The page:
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Which airline’s food is healthiest?

Aviation
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The strategy has paid off. Those Virgin-inspired food items helped Alaska earn the title of being the healthiest airline of 2018, according to an annual ranking of North American airline food.

“The airline worked hard to inherit the food footprint of Virgin America, and surpassed VX by offering better individual snacks and healthier meals,” according to Dr. Charles Platkin, the executive director of the Hunter College New York City Food Policy Center and author of the yearly ranking.

Platkin highlighted Alaska’s calorie-friendly and nutrient-rich “west coast inspired” items like the Fall Harvest Salad, and the Fresh Start Protein Platter as being some of the more sensible options off the buy-on-board menu. Frequent Virgin America fliers will tell you the protein platter (including turkey or chicken, hummus, cheese, sliced vegetables and grapes) was one of the more popular items, and were excited when Alaska kept it around.

Keep in mind that this is a ranking of of the healthiest food, not the “best” which is a relative term based on individual palates.

Over the summer, we took part in a tasting panel at Alaska Air’s catering kitchens in Seattle that helped decide on some of those items that are now available on most Alaska flights.

During the panel, Alaska execs wanted to know if dishes exemplified west coast cuisine — with many items incorporating fresh ingredients from California, Oregon and Washington like asparagus, avocado, apples, cheeses and stone fruit. See the slideshow above for some of the dishes that were considered.

Delta Air Lines came in second in the ranking. Platkin was particularly impressed with the airline’s partnership with Luvo, the Vancouver, Canada-based health-centric frozen food company. Some buy-on-board items off the Delta menu, like the whole grain wraps with fresh fruit, are Luvo branded. Regrettably, Delta jettisoned Luvo snack boxes from its California corridor flights earlier this year, which included gluten free crackers, edamame hummus, carrots and celery.

JetBlue Airways ranked third, followed by Air Canada. American Airlines received a satisfactory-level rating. American recently partnered with Plano, Texas based Zoe’s Kitchen for inflight food items, but the ranking notes “the food is cleaner, but higher in calories.”

United Airlines’s food offerings came in below average on the ranking, weighed down by the addition of a cheesy, bready (but tasty!) Chicken Parmesan Sandwich and Banana Bread Pudding added to the inflight menu. Its popular Cheeseburgers and Stroopwafels likely did not help when it comes to healthy food, but passengers sure like them… the carrier serves about 10,000 burgers a week. More about that here.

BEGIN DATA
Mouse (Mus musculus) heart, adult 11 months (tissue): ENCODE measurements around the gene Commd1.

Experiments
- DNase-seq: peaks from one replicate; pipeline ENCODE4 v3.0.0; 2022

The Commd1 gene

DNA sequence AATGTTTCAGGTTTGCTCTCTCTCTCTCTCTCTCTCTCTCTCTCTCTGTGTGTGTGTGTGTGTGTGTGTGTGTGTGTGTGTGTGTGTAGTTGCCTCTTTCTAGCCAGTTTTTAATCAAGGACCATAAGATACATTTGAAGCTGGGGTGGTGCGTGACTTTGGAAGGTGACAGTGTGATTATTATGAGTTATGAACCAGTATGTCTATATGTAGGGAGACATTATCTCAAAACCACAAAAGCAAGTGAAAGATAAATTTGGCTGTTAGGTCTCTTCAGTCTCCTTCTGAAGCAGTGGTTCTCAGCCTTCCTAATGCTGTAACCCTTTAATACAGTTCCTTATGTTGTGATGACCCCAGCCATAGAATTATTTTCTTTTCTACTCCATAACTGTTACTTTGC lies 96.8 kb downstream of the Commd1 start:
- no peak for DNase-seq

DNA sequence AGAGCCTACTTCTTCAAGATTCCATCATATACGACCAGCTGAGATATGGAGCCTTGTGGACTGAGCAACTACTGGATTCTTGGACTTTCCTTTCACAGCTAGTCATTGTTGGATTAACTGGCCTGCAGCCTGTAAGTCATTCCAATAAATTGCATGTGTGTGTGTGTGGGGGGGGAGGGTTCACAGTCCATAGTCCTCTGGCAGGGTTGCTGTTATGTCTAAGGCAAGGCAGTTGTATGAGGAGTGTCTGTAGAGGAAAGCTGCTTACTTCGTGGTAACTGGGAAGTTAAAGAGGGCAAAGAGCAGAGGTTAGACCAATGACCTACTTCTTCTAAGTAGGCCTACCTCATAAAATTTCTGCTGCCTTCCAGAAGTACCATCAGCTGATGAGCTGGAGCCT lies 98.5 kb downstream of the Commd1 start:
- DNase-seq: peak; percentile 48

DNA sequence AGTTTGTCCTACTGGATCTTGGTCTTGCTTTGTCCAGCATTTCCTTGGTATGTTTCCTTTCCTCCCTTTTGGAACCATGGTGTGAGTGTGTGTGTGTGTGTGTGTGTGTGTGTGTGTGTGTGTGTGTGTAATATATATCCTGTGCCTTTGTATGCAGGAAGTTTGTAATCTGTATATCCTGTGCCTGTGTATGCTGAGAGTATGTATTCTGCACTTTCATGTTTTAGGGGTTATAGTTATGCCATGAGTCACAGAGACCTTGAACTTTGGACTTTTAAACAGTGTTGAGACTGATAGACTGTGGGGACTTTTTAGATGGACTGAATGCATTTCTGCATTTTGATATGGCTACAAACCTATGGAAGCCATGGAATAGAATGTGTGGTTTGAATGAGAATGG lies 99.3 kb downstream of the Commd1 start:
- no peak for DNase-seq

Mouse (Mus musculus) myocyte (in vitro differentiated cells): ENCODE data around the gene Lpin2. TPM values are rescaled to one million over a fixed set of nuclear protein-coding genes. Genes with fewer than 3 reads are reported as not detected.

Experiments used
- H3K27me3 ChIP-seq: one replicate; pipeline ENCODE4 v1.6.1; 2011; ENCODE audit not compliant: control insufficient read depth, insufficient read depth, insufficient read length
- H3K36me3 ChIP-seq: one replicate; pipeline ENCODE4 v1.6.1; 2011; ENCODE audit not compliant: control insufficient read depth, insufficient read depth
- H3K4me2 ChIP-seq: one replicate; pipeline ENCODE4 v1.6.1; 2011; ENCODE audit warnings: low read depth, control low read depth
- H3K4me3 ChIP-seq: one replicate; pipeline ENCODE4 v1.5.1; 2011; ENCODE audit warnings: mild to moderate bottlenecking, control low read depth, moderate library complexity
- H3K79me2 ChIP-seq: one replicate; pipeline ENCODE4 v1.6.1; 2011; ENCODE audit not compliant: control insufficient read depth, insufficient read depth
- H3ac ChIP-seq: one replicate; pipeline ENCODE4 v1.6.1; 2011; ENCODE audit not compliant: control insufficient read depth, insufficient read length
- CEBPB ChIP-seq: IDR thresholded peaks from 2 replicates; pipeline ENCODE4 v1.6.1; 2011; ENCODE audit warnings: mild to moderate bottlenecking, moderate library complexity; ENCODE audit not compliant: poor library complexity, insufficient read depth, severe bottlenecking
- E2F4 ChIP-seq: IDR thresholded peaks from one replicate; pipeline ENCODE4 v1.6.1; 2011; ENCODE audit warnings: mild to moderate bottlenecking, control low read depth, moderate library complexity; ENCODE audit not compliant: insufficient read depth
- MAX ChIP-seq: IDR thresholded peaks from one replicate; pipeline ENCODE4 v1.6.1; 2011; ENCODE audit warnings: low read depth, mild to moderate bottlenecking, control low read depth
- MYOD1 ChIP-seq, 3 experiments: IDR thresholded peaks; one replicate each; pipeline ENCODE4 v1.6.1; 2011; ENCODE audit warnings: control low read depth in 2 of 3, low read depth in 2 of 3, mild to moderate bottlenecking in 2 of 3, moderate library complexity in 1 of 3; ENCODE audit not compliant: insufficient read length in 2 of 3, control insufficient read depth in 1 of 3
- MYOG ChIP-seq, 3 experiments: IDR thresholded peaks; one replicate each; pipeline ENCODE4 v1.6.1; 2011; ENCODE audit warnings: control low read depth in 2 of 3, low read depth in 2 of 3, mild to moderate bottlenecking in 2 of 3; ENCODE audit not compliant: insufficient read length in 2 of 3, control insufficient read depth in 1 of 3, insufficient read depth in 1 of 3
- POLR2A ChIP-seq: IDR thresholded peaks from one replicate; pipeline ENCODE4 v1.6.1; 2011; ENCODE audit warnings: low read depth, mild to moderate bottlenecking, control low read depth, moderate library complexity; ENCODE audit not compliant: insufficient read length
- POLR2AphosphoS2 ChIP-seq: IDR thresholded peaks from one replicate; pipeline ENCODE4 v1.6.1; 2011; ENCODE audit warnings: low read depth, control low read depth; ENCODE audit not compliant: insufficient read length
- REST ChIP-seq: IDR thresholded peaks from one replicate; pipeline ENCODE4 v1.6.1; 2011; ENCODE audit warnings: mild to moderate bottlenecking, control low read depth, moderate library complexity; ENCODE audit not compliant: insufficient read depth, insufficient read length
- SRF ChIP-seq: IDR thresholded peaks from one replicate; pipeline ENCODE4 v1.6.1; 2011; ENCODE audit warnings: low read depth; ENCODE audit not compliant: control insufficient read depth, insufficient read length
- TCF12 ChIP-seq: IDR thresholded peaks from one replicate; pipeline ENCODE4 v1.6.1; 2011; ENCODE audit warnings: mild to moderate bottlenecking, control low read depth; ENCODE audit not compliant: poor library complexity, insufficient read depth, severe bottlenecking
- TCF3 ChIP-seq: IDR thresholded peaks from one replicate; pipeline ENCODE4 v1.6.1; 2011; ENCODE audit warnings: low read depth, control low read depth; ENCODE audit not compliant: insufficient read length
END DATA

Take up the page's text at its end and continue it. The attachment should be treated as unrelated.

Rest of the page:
United's original cheeseburger served on a pretzel roll with unusually delicious and crunchy Calbee chips Photo: Chris McGinnis
Photo: Chris McGinnis United’s original cheeseburger served on a pretzel roll with unusually delicious and crunchy Calbee chips

“It’s a full-on dessert and not something you want to eat on the plane,” Platkin said of the pudding, which is available for sale for breakfast.

He recommends United’s Tapas snack box, but only if you share items with a friend or seat mate if you’re noshing on it as a snack.

“[It] is high in calories but has many healthy foods, including almonds, olives, hummus and bruschetta; just toss out the cheese spread,” Platkin recommends.

Hawaiian Airlines, Allegiant Air, Southwest Airlines and Spirit Airlines rounded out the bottom of the list. It’s unclear why the study included Southwest, since nearly all of its flights only serve packages of pretzels.

Frontier Airlines was ranked dead last by Platkin, mostly because it took too long for the carrier to respond to his requests for nutritional information. From our experience, Frontier’s inflight food is mostly salty snacks, cookies and candy. The study warns passengers flying any airline to avoid drinking coffee and tea served onboard.

“There are a couple of reliable researchers who believe there may be harmful bacteria in airline water,” the study notes. “This is probably because the water tanks are not emptied very often (you would think they’d be emptied and cleaned at least once a day, but this is not so).”

Platkin notes the Environmental Protection Agency’s Aircraft Drinking Water Rule has been in effect since 2009. It requires airlines provide safe and reliable water for passengers and crew in response to a 2004 EPA investigation that found coliform in the water aboard commercial planes.

Despite frequent testing by the regulators and quarterly water tank cleanings by the airline, Platkin is still weary about drinking anything brewed using airplane water and recommends bringing bottled water purchased or filled at the airport instead.

When flying are you more interested in how good the food tastes, or how healthy it is? Do you drink inflight coffee? I don’t– but that’s mostly because I think it tastes bad. Please leave your thoughts in the comments. 

Chris McGinnis is the founder of TravelSkills.com You can reach Chris at chris@travelskills.com or on Twitter @cjmcginnis.


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